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Gas Wars Down Under Finally Come To An End: Shell-BG Group Tie-Up Gets Green Light

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Royal Dutch Shell CEO Ben Van Beurden addresses a keynote speech during the World Gas Conference in Paris on June 2, 2015. Photo Credit:  ERIC PIERMONT/AFP/Getty Images)

Tim Daiss, CONTRIBUTOR: DEC 4, 2015

The proposed $70 billion Shell-BG Group mega deal, one of the largest energy deals in a decade, is now a reality, at least in Australia.

On Thursday, the Australian Foreign Investment Review Board (FIRB) gave the green light to the energy tie-up. The deal has already received regulatory approval in the US, EU and Brazil, while regulatory approval from Chinese authorities is still pending, but expected to be granted. The FIRB approval comes just two weeks after the Australian Competition and Consumer Commission (ACCC), the country’s competition regulator, approved the deal.

The angst over the deal had come from East Coast manufacturers. They claimed that the proposed merger, announced in April, would reduce the supply of natural gas for domestic markets (particularly along the country’s populated East Coast) in favor of more lucrative liquefied natural gas (LNG) markets in the Asia-Pacific region, which accounts for around two-thirds of total global LNG demand.

Shell holds a 50% stake in Arrow Energy, which produces coal-seam gas – also known as coal-bed methane (CBM) – in Queensland’s Surat and Bowen Basins. Arrow’s reserves are the largest unconventional gas reserves in Eastern Australia but currently are not aligned with any LNG project. Earlier this year, Shell and partner PetroChina shelved their Arrow LNG project plans due to budget blow outs and cost over runs as well as the ongoing plunge in oil and gas prices. LNG prices in Asia have plunged from just over $20 per million British Thermal Units (MMBtu) in February 2014 to $7.28 per MMBtu for January delivery. Global oil prices have plunged from $115 per barrel in June 2014, and are now hovering around a troubling $40 per barrel.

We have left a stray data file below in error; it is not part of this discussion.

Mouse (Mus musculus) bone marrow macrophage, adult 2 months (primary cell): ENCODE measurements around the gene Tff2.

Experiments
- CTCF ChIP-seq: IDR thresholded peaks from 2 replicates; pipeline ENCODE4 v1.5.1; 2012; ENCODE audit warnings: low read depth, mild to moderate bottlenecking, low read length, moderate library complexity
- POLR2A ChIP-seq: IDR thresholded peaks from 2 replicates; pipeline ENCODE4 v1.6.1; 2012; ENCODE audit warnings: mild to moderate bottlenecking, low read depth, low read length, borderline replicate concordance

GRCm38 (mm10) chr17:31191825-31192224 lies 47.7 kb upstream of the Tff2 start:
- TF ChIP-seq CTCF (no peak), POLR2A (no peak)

BG, for its part, holds a majority stake in the Queensland Curtis LNG project (QCLNG), the world’s first project to turn gas from coal seams into LNG. The project exported its first cargo last December. Neil Beveridge, an analyst at Sanford C. Bernstein in Hong Kong, said recently that the Arrow assets are stranded at the moment, so it’s highly probable that if Shell’s BG acquisition came through, that gas would be monetized through QCLNG.

There have been varying opinions from analysts and industry officials over the issue, but it seems that the final approval for the Shell-BG tie-up would actually help domestic gas markets in Australia. It would spur development of Arrow’s resources as well as other undeveloped gas resources in addition to putting the needed infrastructure in place to accommodate that development, which would be beneficial for gas markets, including Australia’s East Coast.

It also appears, though this statement likely won’t sit well with manufactures that put up fierce resistance over the deal, that if gas buyers (manufacturer) are prepared to pay full market price for their natural gas supplies, then producers will gladly supply the gas. Taking the argument a notch higher, some analysts claim that manufacturers have been unwilling to sign gas contracts unless they were at earlier prices, which are now below current market prices, which actually weakened the credibility of the manufactures’ position.

A combined Shell-BG entity would become the largest LNG trader in the world, with enormous power and clout. It would control of 44 million metric tons per year of LNG, according to energy consultancy Wood Mackenzie.

SOURCE

Tim Daiss is an energy journalist and geopolitical analyst based in Asia.

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